After the Deluge

I woke up this morning thinking about weather, the day-to-day cycles the planet throws our way in the immediate present.

I’m not talking here about climate, the long rhythms of our atmosphere, the ones the scientists are now certain are changing. I’m talking about what’s happening out my window right now.

It’s just now turned summer where we are in the northern hemisphere, and the weather I grew up with fifty years ago seems to have changed. Back then I remember June was cool and dry. July was moist, one of the wettest months of the year, and August was hot, dry, and humid. September was the transition zone into fall with cooler days and continuing storms. We had four distinct seasons back in the good old days. Now weather seems to dictate just two-hot and dry and not so hot and dry.

When it rained in the old summer days mostly it came in the form of late evening thunder boomers, or we’d have days of torrential rains brought our way by tropical storms. I don’t remember deep droughts, but I admit I don’t remember everything.

Now I live in a perpetual sense that things are changing, and I feel I can see it in the weather. I notice that the peaches are smaller this year. Is that because the year has been so dry? It could be the hype that the news gives it, and it could be the types of reading I do (lots of science books and articles), but it seems I live in a time of change, and with change comes loss.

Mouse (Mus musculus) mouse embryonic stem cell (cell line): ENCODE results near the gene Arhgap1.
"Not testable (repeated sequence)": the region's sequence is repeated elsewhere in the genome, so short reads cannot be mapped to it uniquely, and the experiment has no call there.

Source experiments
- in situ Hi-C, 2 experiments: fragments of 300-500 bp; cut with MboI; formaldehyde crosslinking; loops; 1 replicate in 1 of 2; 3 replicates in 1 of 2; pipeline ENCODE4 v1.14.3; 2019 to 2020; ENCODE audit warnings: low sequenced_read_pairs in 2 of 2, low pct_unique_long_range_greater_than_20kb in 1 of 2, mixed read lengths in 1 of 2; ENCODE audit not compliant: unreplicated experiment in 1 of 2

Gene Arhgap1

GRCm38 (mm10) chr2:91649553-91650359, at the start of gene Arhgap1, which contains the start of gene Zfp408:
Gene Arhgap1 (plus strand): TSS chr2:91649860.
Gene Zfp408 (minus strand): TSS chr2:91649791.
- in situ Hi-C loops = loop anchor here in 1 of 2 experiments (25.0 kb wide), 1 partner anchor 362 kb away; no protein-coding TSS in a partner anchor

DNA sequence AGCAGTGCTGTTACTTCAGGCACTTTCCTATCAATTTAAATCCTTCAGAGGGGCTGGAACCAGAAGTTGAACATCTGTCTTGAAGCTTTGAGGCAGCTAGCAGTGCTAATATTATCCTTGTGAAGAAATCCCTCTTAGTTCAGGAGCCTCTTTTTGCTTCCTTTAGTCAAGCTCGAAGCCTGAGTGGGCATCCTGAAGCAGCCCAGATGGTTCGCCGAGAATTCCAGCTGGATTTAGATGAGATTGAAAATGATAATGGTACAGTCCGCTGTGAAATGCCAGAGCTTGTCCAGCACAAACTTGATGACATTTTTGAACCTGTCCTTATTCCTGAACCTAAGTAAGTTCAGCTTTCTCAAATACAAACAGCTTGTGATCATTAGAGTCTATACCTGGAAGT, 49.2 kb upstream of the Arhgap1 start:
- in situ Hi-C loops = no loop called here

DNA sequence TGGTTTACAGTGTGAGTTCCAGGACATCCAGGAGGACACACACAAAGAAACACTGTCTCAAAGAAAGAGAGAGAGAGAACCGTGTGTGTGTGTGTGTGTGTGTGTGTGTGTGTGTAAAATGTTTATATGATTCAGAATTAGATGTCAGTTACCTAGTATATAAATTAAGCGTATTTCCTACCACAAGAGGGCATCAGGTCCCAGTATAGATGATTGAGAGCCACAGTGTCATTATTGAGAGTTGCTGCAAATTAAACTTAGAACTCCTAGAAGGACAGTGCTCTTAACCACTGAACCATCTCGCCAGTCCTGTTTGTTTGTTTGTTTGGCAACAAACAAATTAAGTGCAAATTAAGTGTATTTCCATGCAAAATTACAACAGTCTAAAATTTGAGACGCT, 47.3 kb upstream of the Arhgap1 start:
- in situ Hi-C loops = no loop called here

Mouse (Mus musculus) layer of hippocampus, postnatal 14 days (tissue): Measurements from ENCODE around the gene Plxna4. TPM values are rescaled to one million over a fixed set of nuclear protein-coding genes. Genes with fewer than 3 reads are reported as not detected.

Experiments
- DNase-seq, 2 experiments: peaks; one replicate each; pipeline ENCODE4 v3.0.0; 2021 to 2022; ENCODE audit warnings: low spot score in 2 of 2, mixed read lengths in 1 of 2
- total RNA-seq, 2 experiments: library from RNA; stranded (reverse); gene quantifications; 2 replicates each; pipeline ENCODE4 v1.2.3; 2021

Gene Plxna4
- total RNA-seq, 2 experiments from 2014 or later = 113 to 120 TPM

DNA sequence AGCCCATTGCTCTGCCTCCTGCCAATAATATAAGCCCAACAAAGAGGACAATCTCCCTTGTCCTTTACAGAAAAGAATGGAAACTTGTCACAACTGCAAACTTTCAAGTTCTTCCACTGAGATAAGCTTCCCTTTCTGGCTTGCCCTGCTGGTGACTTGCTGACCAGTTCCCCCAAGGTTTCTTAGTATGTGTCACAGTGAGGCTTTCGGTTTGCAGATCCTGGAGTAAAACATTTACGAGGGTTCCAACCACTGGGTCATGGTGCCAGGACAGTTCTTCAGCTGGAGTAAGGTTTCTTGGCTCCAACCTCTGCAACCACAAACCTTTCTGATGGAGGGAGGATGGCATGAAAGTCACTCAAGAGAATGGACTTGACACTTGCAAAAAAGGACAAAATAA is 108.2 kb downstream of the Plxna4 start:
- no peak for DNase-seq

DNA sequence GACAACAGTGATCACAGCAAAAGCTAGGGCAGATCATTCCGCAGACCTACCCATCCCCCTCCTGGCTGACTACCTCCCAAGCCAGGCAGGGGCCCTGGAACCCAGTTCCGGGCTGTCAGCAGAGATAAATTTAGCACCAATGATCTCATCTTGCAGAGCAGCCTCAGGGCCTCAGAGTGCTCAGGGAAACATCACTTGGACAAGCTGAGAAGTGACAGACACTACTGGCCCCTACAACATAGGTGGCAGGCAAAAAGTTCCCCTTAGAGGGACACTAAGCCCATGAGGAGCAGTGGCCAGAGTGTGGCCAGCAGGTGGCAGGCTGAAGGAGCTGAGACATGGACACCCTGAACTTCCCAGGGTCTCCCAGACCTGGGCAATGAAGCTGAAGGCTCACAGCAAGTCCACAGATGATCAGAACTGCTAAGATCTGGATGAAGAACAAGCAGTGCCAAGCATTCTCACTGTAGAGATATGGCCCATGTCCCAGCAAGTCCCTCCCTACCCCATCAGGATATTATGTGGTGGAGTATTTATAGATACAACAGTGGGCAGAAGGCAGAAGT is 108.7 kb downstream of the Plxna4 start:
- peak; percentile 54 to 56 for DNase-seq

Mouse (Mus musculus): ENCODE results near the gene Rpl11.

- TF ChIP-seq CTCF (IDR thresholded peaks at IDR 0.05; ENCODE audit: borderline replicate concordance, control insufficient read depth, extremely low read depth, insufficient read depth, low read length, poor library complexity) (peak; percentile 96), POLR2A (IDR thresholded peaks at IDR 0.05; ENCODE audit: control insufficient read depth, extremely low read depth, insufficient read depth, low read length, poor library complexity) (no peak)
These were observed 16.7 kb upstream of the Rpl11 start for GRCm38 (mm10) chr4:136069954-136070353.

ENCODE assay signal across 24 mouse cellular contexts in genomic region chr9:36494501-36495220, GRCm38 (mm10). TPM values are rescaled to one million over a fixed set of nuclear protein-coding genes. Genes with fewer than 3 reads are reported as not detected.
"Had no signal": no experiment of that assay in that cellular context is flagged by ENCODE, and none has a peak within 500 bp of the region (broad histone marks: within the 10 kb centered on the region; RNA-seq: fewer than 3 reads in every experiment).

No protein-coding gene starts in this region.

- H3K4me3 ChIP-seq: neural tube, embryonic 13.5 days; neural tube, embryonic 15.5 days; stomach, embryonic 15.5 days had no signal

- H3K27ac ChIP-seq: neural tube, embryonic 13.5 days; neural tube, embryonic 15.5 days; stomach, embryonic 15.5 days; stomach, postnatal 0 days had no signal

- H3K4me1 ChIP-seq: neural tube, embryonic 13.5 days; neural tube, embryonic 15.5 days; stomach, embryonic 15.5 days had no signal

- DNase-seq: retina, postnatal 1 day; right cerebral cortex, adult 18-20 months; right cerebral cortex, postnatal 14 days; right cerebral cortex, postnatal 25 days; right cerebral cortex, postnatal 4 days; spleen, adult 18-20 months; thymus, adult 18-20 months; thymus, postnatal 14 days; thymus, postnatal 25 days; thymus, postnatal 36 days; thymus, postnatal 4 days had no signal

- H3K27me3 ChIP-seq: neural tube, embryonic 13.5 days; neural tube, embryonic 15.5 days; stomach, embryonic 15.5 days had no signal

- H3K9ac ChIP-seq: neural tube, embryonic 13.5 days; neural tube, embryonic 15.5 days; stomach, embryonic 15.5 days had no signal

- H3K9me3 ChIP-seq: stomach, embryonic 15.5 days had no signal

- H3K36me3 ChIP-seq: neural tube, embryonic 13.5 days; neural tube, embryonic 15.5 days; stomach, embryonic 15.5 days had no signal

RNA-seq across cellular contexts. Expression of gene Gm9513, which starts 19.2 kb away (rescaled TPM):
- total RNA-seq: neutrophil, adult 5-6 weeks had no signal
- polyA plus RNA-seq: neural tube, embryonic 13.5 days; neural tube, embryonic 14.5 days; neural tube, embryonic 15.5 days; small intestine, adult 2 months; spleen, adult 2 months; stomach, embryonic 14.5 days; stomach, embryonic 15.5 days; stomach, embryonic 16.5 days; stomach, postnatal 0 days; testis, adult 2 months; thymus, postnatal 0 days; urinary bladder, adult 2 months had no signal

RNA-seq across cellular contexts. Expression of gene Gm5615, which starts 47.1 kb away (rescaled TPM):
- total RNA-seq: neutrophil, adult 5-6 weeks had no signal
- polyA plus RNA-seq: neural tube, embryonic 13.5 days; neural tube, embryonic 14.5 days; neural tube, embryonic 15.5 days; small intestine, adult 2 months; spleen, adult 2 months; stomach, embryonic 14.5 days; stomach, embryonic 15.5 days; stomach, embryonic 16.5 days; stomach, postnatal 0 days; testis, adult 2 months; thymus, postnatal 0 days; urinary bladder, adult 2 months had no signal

I’m a poet so I worry about change and loss, and I mourn for weather patterns of the past to reappear. On a dry dusty day last week I told Betsy that in order to get our childhood weather back we might have to move to Maine.

We humans have such a hard time seeing anything in perspective. Our view is usually short-term, and egocentric. I know this, but I still I quote Bob Dylan and say that it doesn’t take a weatherman to know which way the wind blows.

And just when I start to worry about the weather the most, something historic will happen, something catastrophic. Last week the worst Midwest flooding in 15 years passed down the Mississippi River. The deluge, and the storms that brought the torrential rains, have left 24 dead and billions of dollars in damage. More than 40,000 people have been displaced, most of them in Iowa.
Highways have been washed away, bridges washed out, factories shuttered, water supplies spoiled, and small businesses closed.

Five million acres of corn and soybeans could have been lost in the fertile U.S. corn belt.

I was given an unexpected personal connection to these epic floods. My wife Betsy was supposed to fly to Chicago for a weekend with college friends. They were to meet up with our son Rob’s band, on its first Midwestern tour, in the suburbs of Chicago. By Thursday evening Betsy’s friend Deb looked like she might be stuck by rising water in Iowa City, and Rob’s band, The Belleville Outfit, was playing to a small crowd in a sandbagged club along the river in Des Moines, Iowa, uncertain if they would make it to Chicago.

Friday morning Betsy decided to stay home as the chances of Deb leaving flooded Iowa diminished. We tracked the band with cell phone calls as they drove 600 miles north to cross the flooding rivers, and made their Chicago date.

In contrast, here in the South Carolina upcountry another summer of exceptional drought stretches before me. Last night a storm moved through and dropped a half-inch of rain. It was the first significant rain this month. The creeks and rivers are already at record lows, breaking the marks set last summer in the dry heat of August.

It’s not a good idea to draw hasty conclusions from my local poet’s account. It might not take a weatherman to know which way the wind blows, but it takes a climatologist to track vast changes planet-wide. How do these Midwestern storms and our extreme drought fit into the big picture? All I know is we need more rain.

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